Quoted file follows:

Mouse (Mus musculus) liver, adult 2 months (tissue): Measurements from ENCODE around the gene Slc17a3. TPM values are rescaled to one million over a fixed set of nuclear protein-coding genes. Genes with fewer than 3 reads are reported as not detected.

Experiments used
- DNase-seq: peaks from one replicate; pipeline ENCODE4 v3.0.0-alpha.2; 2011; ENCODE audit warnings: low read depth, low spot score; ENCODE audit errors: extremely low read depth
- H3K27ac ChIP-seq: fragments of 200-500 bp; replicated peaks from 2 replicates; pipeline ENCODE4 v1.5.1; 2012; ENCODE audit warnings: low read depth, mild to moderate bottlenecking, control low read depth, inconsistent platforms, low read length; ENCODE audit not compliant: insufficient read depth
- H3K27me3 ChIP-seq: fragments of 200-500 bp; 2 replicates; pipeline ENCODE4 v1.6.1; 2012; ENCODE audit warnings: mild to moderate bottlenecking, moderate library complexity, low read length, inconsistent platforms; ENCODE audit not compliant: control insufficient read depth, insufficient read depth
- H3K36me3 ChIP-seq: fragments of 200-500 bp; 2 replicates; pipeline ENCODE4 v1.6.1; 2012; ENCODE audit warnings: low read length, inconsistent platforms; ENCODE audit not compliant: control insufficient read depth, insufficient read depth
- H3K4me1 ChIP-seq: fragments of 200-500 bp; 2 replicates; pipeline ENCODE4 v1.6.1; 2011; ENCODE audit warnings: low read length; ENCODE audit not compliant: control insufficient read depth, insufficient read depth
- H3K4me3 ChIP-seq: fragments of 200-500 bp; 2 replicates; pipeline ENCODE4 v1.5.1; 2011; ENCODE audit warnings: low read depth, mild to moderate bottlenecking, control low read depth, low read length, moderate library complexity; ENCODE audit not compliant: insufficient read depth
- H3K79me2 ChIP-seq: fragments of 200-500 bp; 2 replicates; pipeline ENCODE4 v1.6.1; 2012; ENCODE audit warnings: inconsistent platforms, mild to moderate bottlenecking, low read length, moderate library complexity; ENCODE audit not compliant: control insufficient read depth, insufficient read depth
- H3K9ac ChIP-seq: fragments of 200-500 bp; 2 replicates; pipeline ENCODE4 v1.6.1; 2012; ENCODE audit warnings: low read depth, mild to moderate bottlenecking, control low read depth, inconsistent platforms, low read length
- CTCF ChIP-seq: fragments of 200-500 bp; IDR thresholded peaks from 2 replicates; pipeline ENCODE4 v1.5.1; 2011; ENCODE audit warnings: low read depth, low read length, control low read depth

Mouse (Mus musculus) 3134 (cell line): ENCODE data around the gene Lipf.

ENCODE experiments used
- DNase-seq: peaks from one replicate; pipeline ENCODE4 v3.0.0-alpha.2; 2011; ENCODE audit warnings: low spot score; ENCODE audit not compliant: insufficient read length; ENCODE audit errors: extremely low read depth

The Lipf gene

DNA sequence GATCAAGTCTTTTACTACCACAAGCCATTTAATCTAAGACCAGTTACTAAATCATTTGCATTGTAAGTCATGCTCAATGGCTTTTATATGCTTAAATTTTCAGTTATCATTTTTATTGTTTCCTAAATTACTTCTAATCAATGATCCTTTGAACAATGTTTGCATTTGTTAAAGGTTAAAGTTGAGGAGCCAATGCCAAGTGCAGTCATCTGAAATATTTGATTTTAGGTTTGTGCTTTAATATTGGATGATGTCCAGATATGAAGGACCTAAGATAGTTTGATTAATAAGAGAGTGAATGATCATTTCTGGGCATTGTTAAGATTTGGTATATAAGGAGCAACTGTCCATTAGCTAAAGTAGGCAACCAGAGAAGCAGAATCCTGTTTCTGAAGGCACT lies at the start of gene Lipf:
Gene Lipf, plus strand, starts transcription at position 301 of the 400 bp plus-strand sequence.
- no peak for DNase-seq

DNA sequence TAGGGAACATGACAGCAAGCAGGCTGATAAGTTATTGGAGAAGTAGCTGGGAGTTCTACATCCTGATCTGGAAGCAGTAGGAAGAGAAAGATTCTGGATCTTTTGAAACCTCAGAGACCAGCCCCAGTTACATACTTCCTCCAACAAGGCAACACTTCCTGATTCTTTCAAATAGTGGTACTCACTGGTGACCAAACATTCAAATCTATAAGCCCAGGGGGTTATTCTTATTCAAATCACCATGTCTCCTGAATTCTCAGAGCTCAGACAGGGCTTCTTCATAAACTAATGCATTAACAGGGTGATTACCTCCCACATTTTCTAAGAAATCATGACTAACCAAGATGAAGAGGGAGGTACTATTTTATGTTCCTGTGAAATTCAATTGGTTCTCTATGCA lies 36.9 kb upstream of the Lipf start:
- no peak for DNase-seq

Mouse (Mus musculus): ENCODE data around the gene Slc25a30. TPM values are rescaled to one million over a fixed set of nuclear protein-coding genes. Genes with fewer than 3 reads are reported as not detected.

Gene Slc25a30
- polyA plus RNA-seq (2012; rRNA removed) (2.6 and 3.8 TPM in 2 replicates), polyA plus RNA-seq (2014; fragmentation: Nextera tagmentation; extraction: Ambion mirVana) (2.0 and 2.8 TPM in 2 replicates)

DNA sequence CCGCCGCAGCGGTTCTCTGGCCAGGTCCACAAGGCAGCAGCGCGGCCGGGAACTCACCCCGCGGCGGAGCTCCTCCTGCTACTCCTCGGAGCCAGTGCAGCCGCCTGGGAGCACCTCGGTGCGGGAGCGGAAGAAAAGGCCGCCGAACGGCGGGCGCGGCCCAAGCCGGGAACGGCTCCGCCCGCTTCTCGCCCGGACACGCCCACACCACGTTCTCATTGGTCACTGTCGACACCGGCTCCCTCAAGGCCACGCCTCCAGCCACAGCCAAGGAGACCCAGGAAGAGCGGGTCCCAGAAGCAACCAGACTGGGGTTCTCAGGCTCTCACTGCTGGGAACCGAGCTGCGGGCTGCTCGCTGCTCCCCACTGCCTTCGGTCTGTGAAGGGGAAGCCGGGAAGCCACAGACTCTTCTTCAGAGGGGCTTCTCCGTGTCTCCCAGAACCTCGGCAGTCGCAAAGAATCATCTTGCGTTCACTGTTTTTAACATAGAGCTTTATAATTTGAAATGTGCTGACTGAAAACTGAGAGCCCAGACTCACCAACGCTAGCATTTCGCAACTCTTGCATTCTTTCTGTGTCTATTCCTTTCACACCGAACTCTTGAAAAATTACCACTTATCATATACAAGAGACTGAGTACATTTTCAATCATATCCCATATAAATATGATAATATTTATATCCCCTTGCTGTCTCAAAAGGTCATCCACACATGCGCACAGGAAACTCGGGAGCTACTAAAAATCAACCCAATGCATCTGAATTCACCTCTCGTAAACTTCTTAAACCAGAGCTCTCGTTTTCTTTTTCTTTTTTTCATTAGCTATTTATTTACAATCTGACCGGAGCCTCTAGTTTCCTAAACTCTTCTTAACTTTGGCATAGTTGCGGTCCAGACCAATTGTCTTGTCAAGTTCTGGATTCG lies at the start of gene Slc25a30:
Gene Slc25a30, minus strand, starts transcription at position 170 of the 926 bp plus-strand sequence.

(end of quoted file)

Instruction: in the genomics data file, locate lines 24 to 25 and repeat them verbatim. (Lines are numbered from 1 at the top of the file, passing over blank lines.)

DNA sequence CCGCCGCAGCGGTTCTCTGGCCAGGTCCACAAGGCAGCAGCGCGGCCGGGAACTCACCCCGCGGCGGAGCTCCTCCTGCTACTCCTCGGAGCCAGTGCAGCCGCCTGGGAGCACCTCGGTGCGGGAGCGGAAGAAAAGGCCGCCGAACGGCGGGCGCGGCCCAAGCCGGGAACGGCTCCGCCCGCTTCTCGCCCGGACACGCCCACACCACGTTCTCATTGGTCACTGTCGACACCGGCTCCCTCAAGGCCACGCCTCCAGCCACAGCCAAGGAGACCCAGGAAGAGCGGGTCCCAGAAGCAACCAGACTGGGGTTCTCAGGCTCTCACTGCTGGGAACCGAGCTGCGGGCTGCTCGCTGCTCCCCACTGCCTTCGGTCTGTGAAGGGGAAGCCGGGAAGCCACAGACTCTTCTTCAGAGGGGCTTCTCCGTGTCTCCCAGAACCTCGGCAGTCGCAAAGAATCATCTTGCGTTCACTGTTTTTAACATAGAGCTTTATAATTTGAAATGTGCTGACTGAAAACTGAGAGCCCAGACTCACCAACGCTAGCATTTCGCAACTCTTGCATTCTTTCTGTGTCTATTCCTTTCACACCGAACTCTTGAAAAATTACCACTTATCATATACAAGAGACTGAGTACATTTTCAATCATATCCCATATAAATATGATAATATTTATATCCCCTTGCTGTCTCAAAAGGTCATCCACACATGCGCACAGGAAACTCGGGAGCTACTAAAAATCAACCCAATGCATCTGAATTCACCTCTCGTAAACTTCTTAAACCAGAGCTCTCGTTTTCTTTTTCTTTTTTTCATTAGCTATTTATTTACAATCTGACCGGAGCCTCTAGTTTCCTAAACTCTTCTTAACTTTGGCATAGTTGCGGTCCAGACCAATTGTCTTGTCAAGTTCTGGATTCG lies at the start of gene Slc25a30:
Gene Slc25a30, minus strand, starts transcription at position 170 of the 926 bp plus-strand sequence.